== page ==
Science Shorts: Singapore sugary drinks data, colourimetric sensors for food waste, AI for fibre prediction and more feature in our round-up

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Singapore sugary drinks data, colourimetric sensors for food waste, AI for fibre prediction and more feature in this edition of Science Shorts. ©Getty Images
Singapore sugary drinks data, colourimetric sensors for food waste, AI for fibre prediction and more feature in this edition of Science Shorts. ©Getty Images

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Singapore sugary drinks data, colourimetric sensors for food waste, AI for fibre prediction and more feature in this edition of Science Shorts.

Not so sweet situation: More than half of packaged beverages sold in Singapore contain high levels of sugar

Sixty per cent of packaged non-alcoholic beverages (NABs) sold on the Singapore market contain high amounts of sugar and would be assigned under Grade C or D in the soon-to-be-implemented Nutri-Grade system.

The Singapore Government will be implementing front-of-pack nutrition labels, the Nutri-Grade system, for NABs sold in Singapore by the end of 2021. It assigns Grade A to D for free sugar and saturated fat.

With the implementation of Nutri-Grade, retailers in Singapore are looking towards stocking healthier choices and there is pressure on manufacturers to reformulate beverage formulations. 

The average sugar content across all NABs was 6.9 g per 100 mL/g (average range of 3.0 to 22.5 g) and would be predominantly assigned to a Grade C. 46% of beverages would have been categorised as Grade C and 14% as Grade D if they do not reformulate their products when the Nutri-Grade system kicks in.

Colour me bad: Researchers in Australia develop colourimetric sensors for packaging to reduce food waste

Researchers from the University of New South Wales in Sydney are developing colourimetric sensors attached to food packaging to let consumers know when to eat products before they go off.

It is based on the colourimetric polymer sensor technology, which changes colour when it reacts with compounds produced during food spoilage. Typically, the sensor is blue, which indicates the food or drink is fresh. When it turns purple, it means the food should be consumed soon, and when it turns red, it means the food has already gone bad.

Associate Professor Rona Chandrawati from the School of Chemical Engineering at UNSW Sydney, said the team has been working on this technology for five years, and hopes to eventually commercialise it.

We envision having these colourimetric sensors attached to food packaging in our fridges so we can contribute to reducing food waste and also help eliminate the confusion on the date marking tools that we currently have​.”

Algorithm approach: Researchers in Australia use AI to predict fibre content in packaged foods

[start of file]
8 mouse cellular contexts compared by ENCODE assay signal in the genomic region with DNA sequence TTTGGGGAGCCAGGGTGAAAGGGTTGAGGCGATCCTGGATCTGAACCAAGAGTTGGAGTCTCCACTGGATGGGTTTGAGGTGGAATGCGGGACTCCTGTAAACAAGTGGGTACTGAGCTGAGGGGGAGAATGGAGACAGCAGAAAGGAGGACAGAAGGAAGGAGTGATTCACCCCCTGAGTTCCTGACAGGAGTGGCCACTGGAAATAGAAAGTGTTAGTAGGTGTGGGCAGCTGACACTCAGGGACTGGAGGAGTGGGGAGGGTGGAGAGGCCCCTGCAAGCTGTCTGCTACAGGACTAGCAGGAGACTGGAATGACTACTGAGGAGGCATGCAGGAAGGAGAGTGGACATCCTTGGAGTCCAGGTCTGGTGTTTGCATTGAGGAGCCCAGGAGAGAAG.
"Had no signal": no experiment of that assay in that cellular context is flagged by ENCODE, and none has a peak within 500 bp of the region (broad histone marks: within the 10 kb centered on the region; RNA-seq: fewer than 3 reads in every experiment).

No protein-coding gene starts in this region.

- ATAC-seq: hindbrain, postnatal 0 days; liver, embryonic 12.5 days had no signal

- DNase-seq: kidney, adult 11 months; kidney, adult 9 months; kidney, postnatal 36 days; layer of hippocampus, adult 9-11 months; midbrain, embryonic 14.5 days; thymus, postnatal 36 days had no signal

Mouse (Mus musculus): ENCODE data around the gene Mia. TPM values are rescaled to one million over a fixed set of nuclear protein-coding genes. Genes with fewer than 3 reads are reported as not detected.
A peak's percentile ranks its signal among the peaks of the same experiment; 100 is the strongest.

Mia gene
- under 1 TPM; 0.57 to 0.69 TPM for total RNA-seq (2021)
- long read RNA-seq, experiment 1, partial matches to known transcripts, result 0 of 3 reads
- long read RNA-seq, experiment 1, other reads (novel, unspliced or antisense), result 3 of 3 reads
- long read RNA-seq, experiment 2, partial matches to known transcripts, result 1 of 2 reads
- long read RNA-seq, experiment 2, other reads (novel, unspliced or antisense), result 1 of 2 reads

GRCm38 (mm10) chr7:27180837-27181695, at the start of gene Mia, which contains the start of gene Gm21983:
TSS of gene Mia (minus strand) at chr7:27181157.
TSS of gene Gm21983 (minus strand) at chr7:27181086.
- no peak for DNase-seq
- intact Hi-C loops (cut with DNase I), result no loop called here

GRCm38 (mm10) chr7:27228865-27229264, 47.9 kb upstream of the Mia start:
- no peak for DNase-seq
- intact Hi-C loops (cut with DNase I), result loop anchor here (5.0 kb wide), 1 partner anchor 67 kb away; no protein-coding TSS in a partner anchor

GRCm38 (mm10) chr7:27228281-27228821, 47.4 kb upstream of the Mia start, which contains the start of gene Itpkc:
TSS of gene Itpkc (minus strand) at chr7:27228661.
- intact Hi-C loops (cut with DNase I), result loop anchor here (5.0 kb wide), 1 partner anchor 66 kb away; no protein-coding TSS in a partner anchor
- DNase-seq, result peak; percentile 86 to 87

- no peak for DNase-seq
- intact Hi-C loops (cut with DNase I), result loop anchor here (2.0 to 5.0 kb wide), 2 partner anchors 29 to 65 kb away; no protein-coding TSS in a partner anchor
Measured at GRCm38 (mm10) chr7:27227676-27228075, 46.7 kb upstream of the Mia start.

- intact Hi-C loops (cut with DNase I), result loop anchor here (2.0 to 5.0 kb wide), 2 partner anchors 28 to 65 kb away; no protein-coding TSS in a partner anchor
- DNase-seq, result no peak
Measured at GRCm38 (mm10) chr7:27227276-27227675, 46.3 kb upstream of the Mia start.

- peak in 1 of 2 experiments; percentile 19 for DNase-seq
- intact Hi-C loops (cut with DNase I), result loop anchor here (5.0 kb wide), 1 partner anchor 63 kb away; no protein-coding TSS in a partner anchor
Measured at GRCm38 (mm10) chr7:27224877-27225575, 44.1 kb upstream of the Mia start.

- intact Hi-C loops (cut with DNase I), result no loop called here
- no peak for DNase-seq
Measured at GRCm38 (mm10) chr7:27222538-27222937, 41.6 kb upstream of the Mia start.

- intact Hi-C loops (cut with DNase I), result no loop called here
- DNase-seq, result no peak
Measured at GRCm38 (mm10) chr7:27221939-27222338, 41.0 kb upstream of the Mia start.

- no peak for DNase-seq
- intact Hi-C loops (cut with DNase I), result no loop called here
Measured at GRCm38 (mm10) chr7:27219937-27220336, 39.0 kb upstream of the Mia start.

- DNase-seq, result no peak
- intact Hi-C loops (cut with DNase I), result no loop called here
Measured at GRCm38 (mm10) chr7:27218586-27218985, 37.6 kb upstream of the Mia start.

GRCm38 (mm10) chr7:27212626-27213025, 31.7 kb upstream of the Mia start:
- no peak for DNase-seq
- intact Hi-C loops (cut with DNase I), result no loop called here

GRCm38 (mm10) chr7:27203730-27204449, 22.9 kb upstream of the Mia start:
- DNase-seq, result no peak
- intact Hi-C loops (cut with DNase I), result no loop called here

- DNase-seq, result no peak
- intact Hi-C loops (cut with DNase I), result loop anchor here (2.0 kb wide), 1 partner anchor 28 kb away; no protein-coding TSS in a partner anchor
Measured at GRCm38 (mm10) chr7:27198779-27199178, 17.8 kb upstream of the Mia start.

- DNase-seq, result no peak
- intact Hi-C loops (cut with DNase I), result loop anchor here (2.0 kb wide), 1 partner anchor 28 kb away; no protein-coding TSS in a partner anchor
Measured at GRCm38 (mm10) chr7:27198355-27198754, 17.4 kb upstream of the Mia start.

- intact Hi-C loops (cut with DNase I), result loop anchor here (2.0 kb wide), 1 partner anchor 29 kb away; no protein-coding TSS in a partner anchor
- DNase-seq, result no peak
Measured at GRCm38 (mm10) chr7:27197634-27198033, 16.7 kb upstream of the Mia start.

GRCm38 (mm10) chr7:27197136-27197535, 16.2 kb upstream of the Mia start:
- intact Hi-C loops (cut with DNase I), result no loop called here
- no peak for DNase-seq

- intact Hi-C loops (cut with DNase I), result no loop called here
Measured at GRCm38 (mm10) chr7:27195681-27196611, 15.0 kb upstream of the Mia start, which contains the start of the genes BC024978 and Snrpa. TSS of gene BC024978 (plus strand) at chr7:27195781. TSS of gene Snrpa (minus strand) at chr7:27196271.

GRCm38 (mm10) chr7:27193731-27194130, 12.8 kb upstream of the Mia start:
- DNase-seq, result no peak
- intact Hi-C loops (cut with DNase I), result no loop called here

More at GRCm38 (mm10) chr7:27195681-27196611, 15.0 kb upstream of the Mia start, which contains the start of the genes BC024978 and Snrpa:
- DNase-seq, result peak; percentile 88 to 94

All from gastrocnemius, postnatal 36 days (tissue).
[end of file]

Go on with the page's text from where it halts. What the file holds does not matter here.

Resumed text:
Researchers from the University of New South Wales in Sydney have developed a machine learning methodology to predict dietary fibre content in commonly available packaged foods.

Currently, the labelling of fibre content of packaged products is voluntary in Australia, unless a fibre content claim is made. This makes it difficult for consumers to make informed food purchase decisions for policy makers to monitor trends in the fibre content of packaged foods.

So, researchers used machine learning to develop an algorithm that can predict fibre content based on commonly available nutrient information and applied this to packaged products that do not report fibre content.

Machine learning techniques have been used in areas including malnutrition screening and food item recognition, but “this is the first study to use machine learning to predict the fibre content of packaged products​,” researchers wrote in Nutrients​.

Kimchi deceit: South Korea goes digital to prevent origin adulteration amid leap in ingredient imports

South Korea is going digital in its efforts to crackdown on imported kimchi and related products masquerading as being locally produced, after identifying a large leap in the imports of ingredients traditionally used to in the sector.

The kimchi market in South Korea is in a unique position where domestically-made products are much more highly-prized than imported ones, largely due to the vast majority of imported kimchi entering the country from China and this product perceived by local consumers to be of low quality.

Locally manufactured kimchi made with local ingredients is thought of as the most ‘premium’. But in recent months, local authorities identified a large increase in the imports of ingredients used to make kimchi, leading to concerns of deceit with regard to product origins and the decision to conduct a nationwide crackdown.

“The National Agricultural Products Quality Management Service will be enforcing a crackdown on country-of-origin labelling for kimchi and kimchi vegetables [in] November and December, with a focus on items high in demand during kimchi production season such as cabbage, red pepper powder, garlic, ginger, carrots and so on,”​ the agency’s Chairman Lee Ju-myeong said.

Fab four: How emerging NZ research can help take high value nutrition products to global markets

New Zealand’s High-Value Nutrition National Science Challenge (HVN NSC) has published updates on how its digestive, immune, infant and metabolic health research programmes are progressing, all of which are designed to foster exports of local products to global markets.

The HVN NSC is on 10-year mission to develop high-value foods with validated health benefits in hopes to increase export revenues from the food and beverage sector by 2025.

Funded by the New Zealand Ministry of Business, Innovation and Employment, the organisation recently published its annual report, providing an update on the progress of the four key programmes from June 2020 to July 2021.

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